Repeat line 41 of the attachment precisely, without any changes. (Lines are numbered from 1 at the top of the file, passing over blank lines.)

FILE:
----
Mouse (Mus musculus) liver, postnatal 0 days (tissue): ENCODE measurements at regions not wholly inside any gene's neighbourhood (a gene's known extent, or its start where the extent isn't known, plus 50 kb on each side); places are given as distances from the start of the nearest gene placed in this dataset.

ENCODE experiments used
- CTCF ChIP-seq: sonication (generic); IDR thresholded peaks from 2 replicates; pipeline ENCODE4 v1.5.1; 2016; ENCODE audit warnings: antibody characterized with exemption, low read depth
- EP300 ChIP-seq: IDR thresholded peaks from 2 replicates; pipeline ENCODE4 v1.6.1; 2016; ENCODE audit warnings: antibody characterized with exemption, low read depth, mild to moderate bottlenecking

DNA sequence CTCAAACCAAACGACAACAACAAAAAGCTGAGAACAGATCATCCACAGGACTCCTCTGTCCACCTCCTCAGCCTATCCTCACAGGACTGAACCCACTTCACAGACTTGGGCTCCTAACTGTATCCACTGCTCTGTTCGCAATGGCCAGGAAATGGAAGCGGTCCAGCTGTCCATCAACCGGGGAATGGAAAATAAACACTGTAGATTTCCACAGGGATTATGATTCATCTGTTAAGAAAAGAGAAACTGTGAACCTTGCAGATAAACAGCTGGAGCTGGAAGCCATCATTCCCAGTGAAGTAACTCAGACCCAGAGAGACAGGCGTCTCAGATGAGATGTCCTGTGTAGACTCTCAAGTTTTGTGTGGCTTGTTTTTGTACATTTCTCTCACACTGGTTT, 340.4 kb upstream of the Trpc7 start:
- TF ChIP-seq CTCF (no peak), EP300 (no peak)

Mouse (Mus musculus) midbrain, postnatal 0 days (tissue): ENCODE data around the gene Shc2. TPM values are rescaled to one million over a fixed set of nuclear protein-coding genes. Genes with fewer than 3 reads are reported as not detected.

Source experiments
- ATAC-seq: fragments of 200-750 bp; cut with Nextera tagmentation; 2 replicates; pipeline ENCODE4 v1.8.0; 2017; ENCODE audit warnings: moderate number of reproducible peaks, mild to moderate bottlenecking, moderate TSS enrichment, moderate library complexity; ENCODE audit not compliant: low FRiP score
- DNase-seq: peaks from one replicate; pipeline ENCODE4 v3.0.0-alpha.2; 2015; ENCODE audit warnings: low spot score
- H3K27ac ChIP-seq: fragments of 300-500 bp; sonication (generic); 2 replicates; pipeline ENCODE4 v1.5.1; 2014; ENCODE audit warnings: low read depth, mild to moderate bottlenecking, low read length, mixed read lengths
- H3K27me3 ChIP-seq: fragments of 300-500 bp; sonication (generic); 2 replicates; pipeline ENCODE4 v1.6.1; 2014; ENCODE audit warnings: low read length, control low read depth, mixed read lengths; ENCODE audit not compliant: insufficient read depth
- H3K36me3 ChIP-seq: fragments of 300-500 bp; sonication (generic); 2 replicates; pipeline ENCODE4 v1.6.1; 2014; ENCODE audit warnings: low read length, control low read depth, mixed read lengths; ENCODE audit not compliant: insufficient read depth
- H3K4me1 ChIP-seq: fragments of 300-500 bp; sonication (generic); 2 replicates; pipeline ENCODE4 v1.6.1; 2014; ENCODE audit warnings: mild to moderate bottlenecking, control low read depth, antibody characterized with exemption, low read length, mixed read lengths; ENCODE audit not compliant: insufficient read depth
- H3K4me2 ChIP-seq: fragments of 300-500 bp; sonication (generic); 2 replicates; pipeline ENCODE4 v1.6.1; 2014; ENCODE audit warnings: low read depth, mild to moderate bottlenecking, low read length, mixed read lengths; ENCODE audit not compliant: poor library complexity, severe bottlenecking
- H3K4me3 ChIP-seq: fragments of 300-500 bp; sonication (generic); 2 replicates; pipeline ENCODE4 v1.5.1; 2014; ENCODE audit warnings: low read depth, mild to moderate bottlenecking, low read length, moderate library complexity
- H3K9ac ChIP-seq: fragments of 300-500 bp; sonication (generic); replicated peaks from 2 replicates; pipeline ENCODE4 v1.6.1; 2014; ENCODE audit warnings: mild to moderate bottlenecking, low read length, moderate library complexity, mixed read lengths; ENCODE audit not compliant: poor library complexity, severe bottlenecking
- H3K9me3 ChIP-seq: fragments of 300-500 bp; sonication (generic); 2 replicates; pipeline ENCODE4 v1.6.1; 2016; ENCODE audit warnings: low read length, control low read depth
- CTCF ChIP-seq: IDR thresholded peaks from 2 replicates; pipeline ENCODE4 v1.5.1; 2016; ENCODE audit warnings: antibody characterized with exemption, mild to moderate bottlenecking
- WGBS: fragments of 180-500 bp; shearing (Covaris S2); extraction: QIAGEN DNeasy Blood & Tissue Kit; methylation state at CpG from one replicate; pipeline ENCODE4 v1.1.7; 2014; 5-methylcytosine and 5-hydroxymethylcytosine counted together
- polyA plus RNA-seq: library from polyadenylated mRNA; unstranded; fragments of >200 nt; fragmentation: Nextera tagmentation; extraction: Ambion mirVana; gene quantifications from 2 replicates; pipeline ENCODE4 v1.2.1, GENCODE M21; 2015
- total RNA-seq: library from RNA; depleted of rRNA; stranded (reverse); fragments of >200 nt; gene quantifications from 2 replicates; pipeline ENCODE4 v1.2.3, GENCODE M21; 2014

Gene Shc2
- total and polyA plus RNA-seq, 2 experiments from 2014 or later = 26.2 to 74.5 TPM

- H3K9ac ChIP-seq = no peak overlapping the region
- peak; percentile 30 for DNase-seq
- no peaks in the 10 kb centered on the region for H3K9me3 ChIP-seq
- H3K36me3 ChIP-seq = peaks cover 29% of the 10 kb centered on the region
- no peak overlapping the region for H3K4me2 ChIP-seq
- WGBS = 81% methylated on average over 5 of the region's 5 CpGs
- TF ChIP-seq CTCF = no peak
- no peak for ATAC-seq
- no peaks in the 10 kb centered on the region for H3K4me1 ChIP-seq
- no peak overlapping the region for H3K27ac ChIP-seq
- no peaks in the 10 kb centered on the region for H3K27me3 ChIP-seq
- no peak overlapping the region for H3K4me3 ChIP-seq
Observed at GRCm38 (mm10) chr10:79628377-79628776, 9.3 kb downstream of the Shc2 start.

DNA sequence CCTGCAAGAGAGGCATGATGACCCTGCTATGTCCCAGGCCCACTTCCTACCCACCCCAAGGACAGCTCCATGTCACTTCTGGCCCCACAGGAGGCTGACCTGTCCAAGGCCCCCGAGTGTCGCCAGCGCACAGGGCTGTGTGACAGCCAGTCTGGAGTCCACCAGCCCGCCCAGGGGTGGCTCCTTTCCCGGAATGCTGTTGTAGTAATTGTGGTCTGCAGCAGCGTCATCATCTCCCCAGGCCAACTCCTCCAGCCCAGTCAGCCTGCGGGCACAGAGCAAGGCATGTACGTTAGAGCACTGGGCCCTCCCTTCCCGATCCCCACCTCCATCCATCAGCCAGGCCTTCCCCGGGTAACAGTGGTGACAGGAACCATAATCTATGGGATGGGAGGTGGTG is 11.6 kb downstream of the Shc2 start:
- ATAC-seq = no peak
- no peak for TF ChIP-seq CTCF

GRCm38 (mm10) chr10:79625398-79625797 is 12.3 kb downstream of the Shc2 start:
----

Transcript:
GRCm38 (mm10) chr10:79625398-79625797 is 12.3 kb downstream of the Shc2 start: